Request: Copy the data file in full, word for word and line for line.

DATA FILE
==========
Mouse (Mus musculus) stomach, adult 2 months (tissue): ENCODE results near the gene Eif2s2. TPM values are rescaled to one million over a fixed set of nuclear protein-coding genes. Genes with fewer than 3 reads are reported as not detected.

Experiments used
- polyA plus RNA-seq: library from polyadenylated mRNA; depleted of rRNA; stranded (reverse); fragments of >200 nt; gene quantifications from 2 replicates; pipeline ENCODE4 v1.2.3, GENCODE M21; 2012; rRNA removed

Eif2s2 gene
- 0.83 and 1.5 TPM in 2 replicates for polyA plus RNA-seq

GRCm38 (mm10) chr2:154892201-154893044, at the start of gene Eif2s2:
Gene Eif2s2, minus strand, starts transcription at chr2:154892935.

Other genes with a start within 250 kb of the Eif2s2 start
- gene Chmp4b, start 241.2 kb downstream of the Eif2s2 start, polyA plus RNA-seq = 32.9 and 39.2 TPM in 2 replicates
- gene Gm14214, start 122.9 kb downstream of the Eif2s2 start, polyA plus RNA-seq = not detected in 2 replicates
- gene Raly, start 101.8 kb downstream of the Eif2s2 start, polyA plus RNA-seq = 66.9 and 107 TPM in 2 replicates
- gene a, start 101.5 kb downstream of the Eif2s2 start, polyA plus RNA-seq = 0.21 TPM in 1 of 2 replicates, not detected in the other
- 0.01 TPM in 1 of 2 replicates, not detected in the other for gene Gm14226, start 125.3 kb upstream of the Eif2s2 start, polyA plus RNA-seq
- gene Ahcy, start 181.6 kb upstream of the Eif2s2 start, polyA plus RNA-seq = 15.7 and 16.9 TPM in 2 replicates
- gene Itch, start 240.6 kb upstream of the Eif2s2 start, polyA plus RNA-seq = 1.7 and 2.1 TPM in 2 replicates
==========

Mouse (Mus musculus) stomach, adult 2 months (tissue): ENCODE results near the gene Eif2s2. TPM values are rescaled to one million over a fixed set of nuclear protein-coding genes. Genes with fewer than 3 reads are reported as not detected.

Experiments used
- polyA plus RNA-seq: library from polyadenylated mRNA; depleted of rRNA; stranded (reverse); fragments of >200 nt; gene quantifications from 2 replicates; pipeline ENCODE4 v1.2.3, GENCODE M21; 2012; rRNA removed

Eif2s2 gene
- 0.83 and 1.5 TPM in 2 replicates for polyA plus RNA-seq

GRCm38 (mm10) chr2:154892201-154893044, at the start of gene Eif2s2:
Gene Eif2s2, minus strand, starts transcription at chr2:154892935.

Other genes with a start within 250 kb of the Eif2s2 start
- gene Chmp4b, start 241.2 kb downstream of the Eif2s2 start, polyA plus RNA-seq = 32.9 and 39.2 TPM in 2 replicates
- gene Gm14214, start 122.9 kb downstream of the Eif2s2 start, polyA plus RNA-seq = not detected in 2 replicates
- gene Raly, start 101.8 kb downstream of the Eif2s2 start, polyA plus RNA-seq = 66.9 and 107 TPM in 2 replicates
- gene a, start 101.5 kb downstream of the Eif2s2 start, polyA plus RNA-seq = 0.21 TPM in 1 of 2 replicates, not detected in the other
- 0.01 TPM in 1 of 2 replicates, not detected in the other for gene Gm14226, start 125.3 kb upstream of the Eif2s2 start, polyA plus RNA-seq
- gene Ahcy, start 181.6 kb upstream of the Eif2s2 start, polyA plus RNA-seq = 15.7 and 16.9 TPM in 2 replicates
- gene Itch, start 240.6 kb upstream of the Eif2s2 start, polyA plus RNA-seq = 1.7 and 2.1 TPM in 2 replicates